Friday, May 11, 2012

Increased foreign expansion exposes Canadian mining companies to risk

TORONTO— The current economic climate has created an ideal setting for the growth of Canadian mining companies. And for many, there may be no better way to embrace this opportunity than through foreign expansion. Grant Thornton LLP announced today the release of Venturing into new territory—mining and risk in emerging markets, a white paper that explains the changing environment for companies expanding into new markets and provides advice how those companies can proactively manage risk.

“Canadian mining companies are looking for opportunities for growth,” says Mark Zastre, Global Mining Industry Leader, Grant Thornton LLP in Canada. “Previously unexplored markets offer numerous advantages for mining companies looking to spread their wings. Strong commodity prices mean resources that were once economically unviable—or located in areas of the world that would have once been considered too high-risk for the return on investment—are an increasing target of foreign investment.”

But expanding into new markets comes with its fair share of risks, particularly for mining companies looking to expand into countries where corruption, bribery and fraud may be more commonplace than at home. It’s prudent for mining companies to be aware of and address risks associated with foreign expansion.

Investing in an economy whose social and business activity is in the process of rapid growth and industrialization can present investors with risks from a multitude of angles. Fragile governments, unclear laws surrounding property ownership, the absence of clearly defined legal systems, structures and processes, and increased risk of political interference are but a few additional factors that can add to the risk of doing business in these markets. Add to this increased incidents of bribery, expectations of facilitation payments or other such accommodations, and the possibility that reports, agreements and contracts may not be as “iron clad” as companies may have been led to believe.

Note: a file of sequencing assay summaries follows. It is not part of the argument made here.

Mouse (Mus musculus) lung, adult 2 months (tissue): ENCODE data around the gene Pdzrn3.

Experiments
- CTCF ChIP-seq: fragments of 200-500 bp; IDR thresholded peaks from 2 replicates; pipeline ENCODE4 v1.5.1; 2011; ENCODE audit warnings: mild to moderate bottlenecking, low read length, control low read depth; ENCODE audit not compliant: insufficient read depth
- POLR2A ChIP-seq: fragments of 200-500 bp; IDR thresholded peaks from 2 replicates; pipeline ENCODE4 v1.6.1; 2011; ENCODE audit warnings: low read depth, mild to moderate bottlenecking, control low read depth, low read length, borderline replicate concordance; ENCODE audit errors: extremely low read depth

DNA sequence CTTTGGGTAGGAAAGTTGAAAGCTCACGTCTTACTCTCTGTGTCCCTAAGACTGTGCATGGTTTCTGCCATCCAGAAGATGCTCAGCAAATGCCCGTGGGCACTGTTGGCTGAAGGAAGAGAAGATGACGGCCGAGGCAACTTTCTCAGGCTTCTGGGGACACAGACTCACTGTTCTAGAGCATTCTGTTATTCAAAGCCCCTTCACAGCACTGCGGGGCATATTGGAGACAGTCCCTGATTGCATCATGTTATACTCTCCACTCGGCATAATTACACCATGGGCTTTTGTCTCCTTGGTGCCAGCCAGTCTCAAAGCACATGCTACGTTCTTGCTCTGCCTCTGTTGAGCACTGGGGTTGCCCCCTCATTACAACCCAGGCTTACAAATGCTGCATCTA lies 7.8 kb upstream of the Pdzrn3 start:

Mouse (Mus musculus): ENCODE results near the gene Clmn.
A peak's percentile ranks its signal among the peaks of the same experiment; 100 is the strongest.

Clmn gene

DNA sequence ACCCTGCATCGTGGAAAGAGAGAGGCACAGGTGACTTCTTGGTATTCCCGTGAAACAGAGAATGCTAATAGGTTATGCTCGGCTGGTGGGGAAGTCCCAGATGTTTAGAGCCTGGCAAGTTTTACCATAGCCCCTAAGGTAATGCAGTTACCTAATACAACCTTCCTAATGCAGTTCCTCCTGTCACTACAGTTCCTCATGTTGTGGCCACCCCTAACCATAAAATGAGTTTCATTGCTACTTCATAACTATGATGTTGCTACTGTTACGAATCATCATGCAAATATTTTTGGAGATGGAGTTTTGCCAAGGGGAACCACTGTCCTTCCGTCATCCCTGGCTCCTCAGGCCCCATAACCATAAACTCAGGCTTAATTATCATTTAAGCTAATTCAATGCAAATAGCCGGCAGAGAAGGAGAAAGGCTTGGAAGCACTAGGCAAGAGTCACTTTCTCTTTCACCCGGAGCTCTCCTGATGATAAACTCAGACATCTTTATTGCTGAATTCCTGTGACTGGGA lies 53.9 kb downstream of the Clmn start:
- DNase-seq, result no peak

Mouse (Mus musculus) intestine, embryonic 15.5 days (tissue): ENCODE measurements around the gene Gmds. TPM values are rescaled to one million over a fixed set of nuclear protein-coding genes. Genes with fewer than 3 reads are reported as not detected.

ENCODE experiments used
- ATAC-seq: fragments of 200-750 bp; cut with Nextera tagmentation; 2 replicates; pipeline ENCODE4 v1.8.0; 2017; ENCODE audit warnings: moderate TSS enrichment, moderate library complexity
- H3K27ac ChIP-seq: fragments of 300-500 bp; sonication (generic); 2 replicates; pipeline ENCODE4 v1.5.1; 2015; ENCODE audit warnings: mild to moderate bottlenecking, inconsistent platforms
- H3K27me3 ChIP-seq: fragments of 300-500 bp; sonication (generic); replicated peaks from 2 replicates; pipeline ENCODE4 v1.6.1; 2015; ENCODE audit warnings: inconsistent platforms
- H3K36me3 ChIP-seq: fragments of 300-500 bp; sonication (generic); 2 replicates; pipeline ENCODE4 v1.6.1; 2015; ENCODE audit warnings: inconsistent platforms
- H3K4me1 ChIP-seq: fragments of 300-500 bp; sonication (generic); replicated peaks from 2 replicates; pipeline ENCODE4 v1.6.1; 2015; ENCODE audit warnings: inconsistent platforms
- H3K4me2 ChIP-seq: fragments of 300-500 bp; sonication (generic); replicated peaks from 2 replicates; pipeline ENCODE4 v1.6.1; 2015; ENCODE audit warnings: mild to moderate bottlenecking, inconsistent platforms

To reduce exposure to foreign expansion risks, it’s important that mining companies conduct proper due diligence and ensure that the correct procedures are in place to help ward off any threats. Companies can also be more prepared by reviewing the advice found in Venturing into new territory—mining and risk in emerging markets.

The report expands on advice such as:

  • Thoroughly research the new country and understand the specific risks involved. Conduct a detailed risk analysis, and when acquiring an existing company, pinpoint all of their locations, define their activities and review their existing anti-corruption procedures.
  • Build the right internal and external teams to help navigate through the new risks. This sometimes means making changes to the teams.
  • Examine current processes and business plans to see where improvements can be made. Conduct a gap assessment—compare the existing “state of the nation” to determine where the company might be exposed and put a plan into place to bridge any gaps.
  • Have a trusted adviser on the ground—one who is familiar with both the country and the culture—and who is in a position to go right to the source and evaluate claims made in any resource estimates and financial statements.
  • Take the time to understand the applicable laws in the new market. Evaluate the processes involved with business plans to assess legislative risk—for example, if transporting across borders.
  • When acquiring the assets purported to be held by a target company, don’t take reports at face-value. Take the time to verify ownership.

In addition to providing timely advice to growing mining companies, Venturing into new territory—mining and risk in emerging markets explains changes in current anti-corruption and anti-bribery legislation to help companies understand these new risks. Government in countries like the US and the UK—and to a lesser degree Canada—are now tackling bribery and corruption more vigorously and from a global perspective. This means the risk of fines, penalties and jail time for senior executives and officers is increasing. In some instances, such as with the UK Bribery Act, simply not having an anti-corruption policy in place can get companies into trouble.

This means mining companies need to consider take a proactive approach to anti-corruption legislation, including conducting a corruption and bribery risk assessment to identify gaps and taking the time to educate employees and local partners. Companies should also ensure that any overseas acquisitions, joint venture partners and other entities have unblemished records to avoid guilt by association.

Advance copies of Venturing into new territory—mining and risk in emerging markets were distributed at The Prospectors and Developers Association of Canada’s (PDAC) Convention, the mineral industry’s largest annual convention, on March 4, 2012. The final version is now available to the public at http://insights.grantthornton.ca/issue/57403.